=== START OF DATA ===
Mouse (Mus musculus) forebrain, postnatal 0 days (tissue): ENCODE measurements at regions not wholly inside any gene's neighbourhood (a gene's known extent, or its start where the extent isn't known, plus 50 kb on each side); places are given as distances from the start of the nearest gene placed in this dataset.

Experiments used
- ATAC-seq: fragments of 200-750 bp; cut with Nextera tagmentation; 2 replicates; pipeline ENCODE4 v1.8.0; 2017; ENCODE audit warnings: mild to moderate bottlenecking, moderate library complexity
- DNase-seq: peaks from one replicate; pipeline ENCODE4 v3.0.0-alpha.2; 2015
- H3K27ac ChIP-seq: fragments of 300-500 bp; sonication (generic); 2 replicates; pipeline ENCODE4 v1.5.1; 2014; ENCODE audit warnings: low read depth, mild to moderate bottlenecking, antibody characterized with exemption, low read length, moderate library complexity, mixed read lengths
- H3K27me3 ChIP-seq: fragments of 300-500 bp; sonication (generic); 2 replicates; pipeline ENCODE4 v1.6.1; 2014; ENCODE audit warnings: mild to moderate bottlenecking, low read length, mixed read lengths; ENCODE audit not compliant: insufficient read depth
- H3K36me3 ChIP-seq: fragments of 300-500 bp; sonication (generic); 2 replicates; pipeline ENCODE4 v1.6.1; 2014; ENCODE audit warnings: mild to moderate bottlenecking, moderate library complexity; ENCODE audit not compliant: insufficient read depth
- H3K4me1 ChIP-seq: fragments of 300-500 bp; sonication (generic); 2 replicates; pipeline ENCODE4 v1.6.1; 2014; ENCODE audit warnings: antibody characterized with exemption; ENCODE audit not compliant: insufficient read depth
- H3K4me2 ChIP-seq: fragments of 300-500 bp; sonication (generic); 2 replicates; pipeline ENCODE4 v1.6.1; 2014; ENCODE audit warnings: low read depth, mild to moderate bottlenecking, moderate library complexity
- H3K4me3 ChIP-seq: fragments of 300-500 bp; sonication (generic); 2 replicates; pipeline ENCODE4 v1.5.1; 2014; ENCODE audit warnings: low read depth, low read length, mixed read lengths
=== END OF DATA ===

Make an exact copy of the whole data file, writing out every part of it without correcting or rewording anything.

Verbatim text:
Mouse (Mus musculus) forebrain, postnatal 0 days (tissue): ENCODE measurements at regions not wholly inside any gene's neighbourhood (a gene's known extent, or its start where the extent isn't known, plus 50 kb on each side); places are given as distances from the start of the nearest gene placed in this dataset.

Experiments used
- ATAC-seq: fragments of 200-750 bp; cut with Nextera tagmentation; 2 replicates; pipeline ENCODE4 v1.8.0; 2017; ENCODE audit warnings: mild to moderate bottlenecking, moderate library complexity
- DNase-seq: peaks from one replicate; pipeline ENCODE4 v3.0.0-alpha.2; 2015
- H3K27ac ChIP-seq: fragments of 300-500 bp; sonication (generic); 2 replicates; pipeline ENCODE4 v1.5.1; 2014; ENCODE audit warnings: low read depth, mild to moderate bottlenecking, antibody characterized with exemption, low read length, moderate library complexity, mixed read lengths
- H3K27me3 ChIP-seq: fragments of 300-500 bp; sonication (generic); 2 replicates; pipeline ENCODE4 v1.6.1; 2014; ENCODE audit warnings: mild to moderate bottlenecking, low read length, mixed read lengths; ENCODE audit not compliant: insufficient read depth
- H3K36me3 ChIP-seq: fragments of 300-500 bp; sonication (generic); 2 replicates; pipeline ENCODE4 v1.6.1; 2014; ENCODE audit warnings: mild to moderate bottlenecking, moderate library complexity; ENCODE audit not compliant: insufficient read depth
- H3K4me1 ChIP-seq: fragments of 300-500 bp; sonication (generic); 2 replicates; pipeline ENCODE4 v1.6.1; 2014; ENCODE audit warnings: antibody characterized with exemption; ENCODE audit not compliant: insufficient read depth
- H3K4me2 ChIP-seq: fragments of 300-500 bp; sonication (generic); 2 replicates; pipeline ENCODE4 v1.6.1; 2014; ENCODE audit warnings: low read depth, mild to moderate bottlenecking, moderate library complexity
- H3K4me3 ChIP-seq: fragments of 300-500 bp; sonication (generic); 2 replicates; pipeline ENCODE4 v1.5.1; 2014; ENCODE audit warnings: low read depth, low read length, mixed read lengths